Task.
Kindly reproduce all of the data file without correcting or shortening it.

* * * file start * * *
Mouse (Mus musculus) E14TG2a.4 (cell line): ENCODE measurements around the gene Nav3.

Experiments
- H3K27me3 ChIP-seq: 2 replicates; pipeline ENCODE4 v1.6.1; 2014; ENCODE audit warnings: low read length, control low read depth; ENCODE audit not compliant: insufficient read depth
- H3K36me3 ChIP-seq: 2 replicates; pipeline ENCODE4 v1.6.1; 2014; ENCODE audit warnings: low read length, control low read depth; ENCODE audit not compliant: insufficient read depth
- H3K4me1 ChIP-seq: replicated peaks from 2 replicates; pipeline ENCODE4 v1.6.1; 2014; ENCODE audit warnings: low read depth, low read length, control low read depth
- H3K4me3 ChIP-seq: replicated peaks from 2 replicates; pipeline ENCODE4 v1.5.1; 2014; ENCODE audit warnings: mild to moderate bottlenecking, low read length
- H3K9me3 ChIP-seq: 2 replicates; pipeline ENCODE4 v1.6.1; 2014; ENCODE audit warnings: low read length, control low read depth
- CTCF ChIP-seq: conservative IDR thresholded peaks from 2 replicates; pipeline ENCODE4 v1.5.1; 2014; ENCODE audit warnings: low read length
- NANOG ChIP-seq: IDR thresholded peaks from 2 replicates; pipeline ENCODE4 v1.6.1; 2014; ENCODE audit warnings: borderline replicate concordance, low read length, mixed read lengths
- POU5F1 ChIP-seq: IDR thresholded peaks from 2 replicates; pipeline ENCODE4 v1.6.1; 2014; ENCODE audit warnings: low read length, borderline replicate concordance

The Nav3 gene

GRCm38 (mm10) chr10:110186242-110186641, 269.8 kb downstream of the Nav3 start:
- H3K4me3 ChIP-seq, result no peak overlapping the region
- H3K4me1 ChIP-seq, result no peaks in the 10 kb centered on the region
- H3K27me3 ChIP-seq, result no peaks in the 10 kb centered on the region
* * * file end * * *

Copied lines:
Mouse (Mus musculus) E14TG2a.4 (cell line): ENCODE measurements around the gene Nav3.

Experiments
- H3K27me3 ChIP-seq: 2 replicates; pipeline ENCODE4 v1.6.1; 2014; ENCODE audit warnings: low read length, control low read depth; ENCODE audit not compliant: insufficient read depth
- H3K36me3 ChIP-seq: 2 replicates; pipeline ENCODE4 v1.6.1; 2014; ENCODE audit warnings: low read length, control low read depth; ENCODE audit not compliant: insufficient read depth
- H3K4me1 ChIP-seq: replicated peaks from 2 replicates; pipeline ENCODE4 v1.6.1; 2014; ENCODE audit warnings: low read depth, low read length, control low read depth
- H3K4me3 ChIP-seq: replicated peaks from 2 replicates; pipeline ENCODE4 v1.5.1; 2014; ENCODE audit warnings: mild to moderate bottlenecking, low read length
- H3K9me3 ChIP-seq: 2 replicates; pipeline ENCODE4 v1.6.1; 2014; ENCODE audit warnings: low read length, control low read depth
- CTCF ChIP-seq: conservative IDR thresholded peaks from 2 replicates; pipeline ENCODE4 v1.5.1; 2014; ENCODE audit warnings: low read length
- NANOG ChIP-seq: IDR thresholded peaks from 2 replicates; pipeline ENCODE4 v1.6.1; 2014; ENCODE audit warnings: borderline replicate concordance, low read length, mixed read lengths
- POU5F1 ChIP-seq: IDR thresholded peaks from 2 replicates; pipeline ENCODE4 v1.6.1; 2014; ENCODE audit warnings: low read length, borderline replicate concordance

The Nav3 gene

GRCm38 (mm10) chr10:110186242-110186641, 269.8 kb downstream of the Nav3 start:
- H3K4me3 ChIP-seq, result no peak overlapping the region
- H3K4me1 ChIP-seq, result no peaks in the 10 kb centered on the region
- H3K27me3 ChIP-seq, result no peaks in the 10 kb centered on the region